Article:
Thursday – June 14. The day it started. At first, we were so excited to see ashes falling as if we were somewhere else. On my way back to school at around past 12 noon, we noticed white flakes on our green tie and skirt uniform. We got too excited and didn’t even think that everything could turn out worst. We went to school. After few minutes, there was an announcement that all students should be sent home before everything comes worst. Everyone almost panicked. We went home.
At 2pm, it was a total darkness, literally. I saw my 6 year old brother going inside the bedroom:
Me : Anong gagawin mo dyan?
Brother : Kukuha akong pajama.
Me : Pajama???? Ang aga-aga pa, bakit matutulog ka na?
Brother : Ang dilim na sa labas eh.
Oo nga naman, madilim na kasi sa labas. Looks like it was already midnight. But that night was still fine. It’s just the ashes that kept pouring. The next day, we felt like we were in Alaska because of the white surroundings, as if there were snow flakes.
Friday – June 15. Mt. Pinatubo finally released its anger! It just erupted. Electricity went. No water. Plus the heavy rains with sand and stone that looks like a hollow block. After a while, I heard some crashing sounds. I checked from the window, it was our neighbor’s house (in front). Their house just collapsed. Then I called my mother and told her what happened. That time my cousin was staying with us. So we sent him there to pick the whole family up. They stayed with us for like a month I think.
For how many days, the ground kept shaking. It brought me to tears. I’ve been telling my mom let’s leave the house and go somewhere safe. We were still well-off that time and had some savings in the bank. But, everything was useless. Establishments were closed including the grocery stores. We were just lucky that we just did some shopping before it happened. There was no water and electricity for 3 months. Some bakeries stayed open to help people but only one loaf of bread sold to each family, not matter how many members you have. We were blessed to have my mother’s cousin stationed in the military base at that time. We had food and water supplies. They were the last batch to leave the base. Everyday, my uncle would pick us up to have bath in their house. Whatever gallons of water they gave us were reserved for drinking and cooking.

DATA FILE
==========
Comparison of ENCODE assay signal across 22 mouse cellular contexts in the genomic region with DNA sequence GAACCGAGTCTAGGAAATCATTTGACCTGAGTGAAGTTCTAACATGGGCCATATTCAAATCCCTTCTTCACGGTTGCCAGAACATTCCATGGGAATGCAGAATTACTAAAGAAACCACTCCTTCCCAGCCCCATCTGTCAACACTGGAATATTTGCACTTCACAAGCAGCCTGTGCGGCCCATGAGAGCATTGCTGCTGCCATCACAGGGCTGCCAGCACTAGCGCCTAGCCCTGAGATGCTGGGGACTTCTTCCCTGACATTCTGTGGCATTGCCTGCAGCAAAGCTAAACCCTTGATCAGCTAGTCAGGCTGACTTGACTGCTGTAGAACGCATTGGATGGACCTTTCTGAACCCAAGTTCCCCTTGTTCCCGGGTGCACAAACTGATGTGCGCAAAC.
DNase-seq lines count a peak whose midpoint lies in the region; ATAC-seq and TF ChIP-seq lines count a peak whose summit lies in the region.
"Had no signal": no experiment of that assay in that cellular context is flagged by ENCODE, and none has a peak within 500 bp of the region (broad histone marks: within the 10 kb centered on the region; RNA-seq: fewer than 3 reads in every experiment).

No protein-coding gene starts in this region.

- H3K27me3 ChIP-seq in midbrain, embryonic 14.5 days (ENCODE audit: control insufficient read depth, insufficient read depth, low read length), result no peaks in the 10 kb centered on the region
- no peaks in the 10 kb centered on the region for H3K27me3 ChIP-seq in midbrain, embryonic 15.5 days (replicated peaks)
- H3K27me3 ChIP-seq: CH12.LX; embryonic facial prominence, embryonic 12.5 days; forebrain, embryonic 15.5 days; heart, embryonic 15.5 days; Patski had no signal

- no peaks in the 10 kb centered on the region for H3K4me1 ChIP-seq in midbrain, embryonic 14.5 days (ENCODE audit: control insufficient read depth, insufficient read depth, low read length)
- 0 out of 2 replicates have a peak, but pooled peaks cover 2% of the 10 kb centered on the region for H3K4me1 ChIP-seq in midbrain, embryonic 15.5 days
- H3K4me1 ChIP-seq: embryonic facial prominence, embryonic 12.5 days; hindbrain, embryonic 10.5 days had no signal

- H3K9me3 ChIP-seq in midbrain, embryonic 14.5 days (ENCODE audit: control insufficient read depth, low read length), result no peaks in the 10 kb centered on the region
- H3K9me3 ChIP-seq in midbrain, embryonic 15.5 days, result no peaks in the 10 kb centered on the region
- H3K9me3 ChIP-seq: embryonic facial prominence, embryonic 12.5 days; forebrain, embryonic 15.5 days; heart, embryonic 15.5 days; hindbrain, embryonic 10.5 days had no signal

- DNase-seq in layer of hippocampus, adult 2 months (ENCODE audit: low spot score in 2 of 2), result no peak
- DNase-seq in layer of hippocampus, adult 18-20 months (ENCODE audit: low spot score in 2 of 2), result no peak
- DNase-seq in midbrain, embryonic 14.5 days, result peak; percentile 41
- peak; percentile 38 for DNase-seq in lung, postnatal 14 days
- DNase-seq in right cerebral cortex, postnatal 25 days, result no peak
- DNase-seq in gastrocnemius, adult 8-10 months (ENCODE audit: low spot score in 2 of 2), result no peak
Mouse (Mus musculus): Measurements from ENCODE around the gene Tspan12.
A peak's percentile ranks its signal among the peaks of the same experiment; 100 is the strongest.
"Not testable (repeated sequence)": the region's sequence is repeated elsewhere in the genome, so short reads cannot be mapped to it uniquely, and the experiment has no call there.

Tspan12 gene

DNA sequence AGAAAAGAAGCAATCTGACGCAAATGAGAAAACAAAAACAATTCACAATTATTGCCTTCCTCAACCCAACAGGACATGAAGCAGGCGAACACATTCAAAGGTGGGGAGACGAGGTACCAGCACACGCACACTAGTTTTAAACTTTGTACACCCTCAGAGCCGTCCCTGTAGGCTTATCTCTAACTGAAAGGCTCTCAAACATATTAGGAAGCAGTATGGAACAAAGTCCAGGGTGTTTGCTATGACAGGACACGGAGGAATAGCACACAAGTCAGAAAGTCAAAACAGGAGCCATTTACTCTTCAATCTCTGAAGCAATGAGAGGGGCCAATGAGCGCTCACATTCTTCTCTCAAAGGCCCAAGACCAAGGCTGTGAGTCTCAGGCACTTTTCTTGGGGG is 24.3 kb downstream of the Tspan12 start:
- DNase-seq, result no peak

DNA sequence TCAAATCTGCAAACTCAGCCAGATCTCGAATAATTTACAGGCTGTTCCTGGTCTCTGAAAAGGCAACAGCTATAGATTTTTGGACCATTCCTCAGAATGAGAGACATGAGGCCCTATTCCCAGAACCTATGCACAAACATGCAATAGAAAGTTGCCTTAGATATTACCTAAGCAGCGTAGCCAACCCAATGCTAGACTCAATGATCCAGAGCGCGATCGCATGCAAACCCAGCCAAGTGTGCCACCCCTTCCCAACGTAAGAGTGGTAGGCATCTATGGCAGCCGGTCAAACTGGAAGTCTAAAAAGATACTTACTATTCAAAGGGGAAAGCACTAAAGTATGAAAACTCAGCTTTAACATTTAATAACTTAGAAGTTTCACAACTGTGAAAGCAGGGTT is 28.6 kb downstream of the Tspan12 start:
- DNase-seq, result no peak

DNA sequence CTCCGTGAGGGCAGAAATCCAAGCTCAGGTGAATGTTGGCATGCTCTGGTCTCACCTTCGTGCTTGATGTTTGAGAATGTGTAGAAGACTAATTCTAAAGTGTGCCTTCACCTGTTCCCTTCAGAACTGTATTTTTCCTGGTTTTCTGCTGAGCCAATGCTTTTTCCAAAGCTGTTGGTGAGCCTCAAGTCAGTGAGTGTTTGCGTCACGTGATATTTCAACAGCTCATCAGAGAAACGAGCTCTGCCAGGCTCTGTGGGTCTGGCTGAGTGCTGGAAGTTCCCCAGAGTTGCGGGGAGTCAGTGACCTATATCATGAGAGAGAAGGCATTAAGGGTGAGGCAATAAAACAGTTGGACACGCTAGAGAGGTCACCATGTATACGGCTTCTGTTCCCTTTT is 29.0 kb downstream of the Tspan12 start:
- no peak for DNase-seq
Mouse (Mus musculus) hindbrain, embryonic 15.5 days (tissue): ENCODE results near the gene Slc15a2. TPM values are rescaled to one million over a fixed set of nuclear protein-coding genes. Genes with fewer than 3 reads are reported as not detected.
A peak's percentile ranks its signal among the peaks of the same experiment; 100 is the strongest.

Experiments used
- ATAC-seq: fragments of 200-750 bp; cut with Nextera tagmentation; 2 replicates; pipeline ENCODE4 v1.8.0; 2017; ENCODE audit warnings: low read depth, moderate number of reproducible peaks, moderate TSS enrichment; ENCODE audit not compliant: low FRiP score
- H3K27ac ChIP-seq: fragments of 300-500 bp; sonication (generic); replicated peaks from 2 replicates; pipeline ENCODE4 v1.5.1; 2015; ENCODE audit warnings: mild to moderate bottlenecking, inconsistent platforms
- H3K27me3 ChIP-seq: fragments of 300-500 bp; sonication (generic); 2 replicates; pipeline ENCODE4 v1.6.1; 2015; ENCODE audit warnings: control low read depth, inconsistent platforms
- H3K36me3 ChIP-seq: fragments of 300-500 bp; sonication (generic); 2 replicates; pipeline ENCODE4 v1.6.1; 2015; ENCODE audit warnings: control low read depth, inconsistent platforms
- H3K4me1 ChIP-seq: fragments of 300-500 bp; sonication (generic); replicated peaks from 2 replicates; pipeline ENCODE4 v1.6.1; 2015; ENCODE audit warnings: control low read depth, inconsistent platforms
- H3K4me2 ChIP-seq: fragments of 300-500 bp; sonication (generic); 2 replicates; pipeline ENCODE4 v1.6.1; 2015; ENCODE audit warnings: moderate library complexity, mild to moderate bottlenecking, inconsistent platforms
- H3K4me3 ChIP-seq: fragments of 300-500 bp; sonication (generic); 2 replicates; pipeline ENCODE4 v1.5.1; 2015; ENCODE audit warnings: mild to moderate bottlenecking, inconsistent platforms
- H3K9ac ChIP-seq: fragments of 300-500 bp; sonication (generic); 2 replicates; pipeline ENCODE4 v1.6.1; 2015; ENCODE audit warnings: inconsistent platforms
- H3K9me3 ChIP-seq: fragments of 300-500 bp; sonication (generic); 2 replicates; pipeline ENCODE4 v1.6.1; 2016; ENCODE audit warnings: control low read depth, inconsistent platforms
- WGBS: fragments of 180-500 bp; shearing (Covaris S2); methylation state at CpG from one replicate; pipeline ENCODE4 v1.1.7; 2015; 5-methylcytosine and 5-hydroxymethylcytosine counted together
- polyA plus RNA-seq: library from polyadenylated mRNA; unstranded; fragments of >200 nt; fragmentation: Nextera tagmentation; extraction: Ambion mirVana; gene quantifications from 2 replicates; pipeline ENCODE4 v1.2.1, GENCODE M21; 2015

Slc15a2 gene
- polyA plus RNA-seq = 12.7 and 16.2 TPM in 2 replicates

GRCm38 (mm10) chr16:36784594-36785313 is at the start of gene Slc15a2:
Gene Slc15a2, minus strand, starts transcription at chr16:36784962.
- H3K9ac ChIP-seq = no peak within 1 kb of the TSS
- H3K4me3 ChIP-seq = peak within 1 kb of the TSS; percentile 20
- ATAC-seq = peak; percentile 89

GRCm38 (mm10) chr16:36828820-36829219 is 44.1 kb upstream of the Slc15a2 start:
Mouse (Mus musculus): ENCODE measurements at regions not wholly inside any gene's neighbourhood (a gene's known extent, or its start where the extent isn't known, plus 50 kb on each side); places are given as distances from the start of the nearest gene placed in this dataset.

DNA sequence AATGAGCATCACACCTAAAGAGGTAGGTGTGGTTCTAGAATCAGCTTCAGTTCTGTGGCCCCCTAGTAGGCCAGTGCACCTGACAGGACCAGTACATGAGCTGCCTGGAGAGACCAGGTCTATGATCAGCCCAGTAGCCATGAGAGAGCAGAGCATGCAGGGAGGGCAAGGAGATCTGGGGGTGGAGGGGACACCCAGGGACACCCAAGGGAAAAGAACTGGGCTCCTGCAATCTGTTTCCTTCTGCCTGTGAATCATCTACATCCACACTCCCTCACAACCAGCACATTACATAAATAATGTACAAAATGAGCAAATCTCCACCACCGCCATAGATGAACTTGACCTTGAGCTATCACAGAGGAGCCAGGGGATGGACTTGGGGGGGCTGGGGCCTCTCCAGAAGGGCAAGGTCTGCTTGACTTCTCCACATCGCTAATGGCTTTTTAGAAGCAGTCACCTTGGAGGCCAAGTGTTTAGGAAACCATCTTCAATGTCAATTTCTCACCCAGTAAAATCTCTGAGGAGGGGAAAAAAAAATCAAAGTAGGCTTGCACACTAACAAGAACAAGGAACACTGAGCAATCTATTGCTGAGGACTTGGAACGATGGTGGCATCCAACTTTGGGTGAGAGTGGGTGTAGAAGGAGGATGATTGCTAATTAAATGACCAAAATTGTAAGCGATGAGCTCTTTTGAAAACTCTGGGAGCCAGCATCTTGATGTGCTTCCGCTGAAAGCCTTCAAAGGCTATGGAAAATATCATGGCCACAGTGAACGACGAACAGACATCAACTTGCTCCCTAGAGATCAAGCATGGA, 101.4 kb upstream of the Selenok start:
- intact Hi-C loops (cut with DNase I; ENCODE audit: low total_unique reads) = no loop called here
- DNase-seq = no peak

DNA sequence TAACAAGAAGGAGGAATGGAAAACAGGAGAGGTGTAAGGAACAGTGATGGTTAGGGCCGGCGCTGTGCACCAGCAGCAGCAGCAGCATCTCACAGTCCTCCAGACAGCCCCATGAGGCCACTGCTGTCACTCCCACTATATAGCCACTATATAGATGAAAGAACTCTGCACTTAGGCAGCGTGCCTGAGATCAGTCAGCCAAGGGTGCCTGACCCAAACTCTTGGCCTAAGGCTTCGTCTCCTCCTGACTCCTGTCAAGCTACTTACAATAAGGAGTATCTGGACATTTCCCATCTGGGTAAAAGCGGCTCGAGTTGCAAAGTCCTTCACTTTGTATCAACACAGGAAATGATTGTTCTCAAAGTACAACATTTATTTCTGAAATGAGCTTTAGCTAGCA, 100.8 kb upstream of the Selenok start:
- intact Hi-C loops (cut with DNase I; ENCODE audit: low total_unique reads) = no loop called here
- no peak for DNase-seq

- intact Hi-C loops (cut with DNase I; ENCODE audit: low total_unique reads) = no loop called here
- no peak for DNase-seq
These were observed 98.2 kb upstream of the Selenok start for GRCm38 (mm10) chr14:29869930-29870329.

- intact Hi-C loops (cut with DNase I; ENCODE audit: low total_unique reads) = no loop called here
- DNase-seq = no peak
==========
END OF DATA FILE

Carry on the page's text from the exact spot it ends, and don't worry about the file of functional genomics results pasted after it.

Olongapo was isolated. We tried to hire a truck and leave the place with some of our things, we got one. But how? Roads were closed.
Next to our place are the heights were people died because of the landslide. I saw trucks with hardened dead bodies loaded in it passing our street. I saw them. From upstairs. I felt so weak after seeing them.
My mother asked me to buy a loaf of bread in town. I went walking, barefooted. With slippers in my hand. It was just so hard to walk on a sand. As I was approaching the Bakery, I saw a building almost about to collapse. I almost fainted. I went back home without a loaf of bread. At that time, even a piece of bread was very important.
We received tons of relief goods. But I guess these people don’t check what they distribute. We were having lunch. Rice and sardines. As I opened it, I saw some white small particles. And they were moving!! Ewwwww! I almost puked. We opened and checked everything. Yes, there were worms. We were so hopeless at that time. Plus the fact that my father abroad worries for us.
After 3 months, classes resumed. Water and electricity came back. But we remained hopeless seeing these places….
It could’ve been better if it didn’t happen in June. Oh well, it’s been 16 long years now. I’m glad everything went back to normal and better.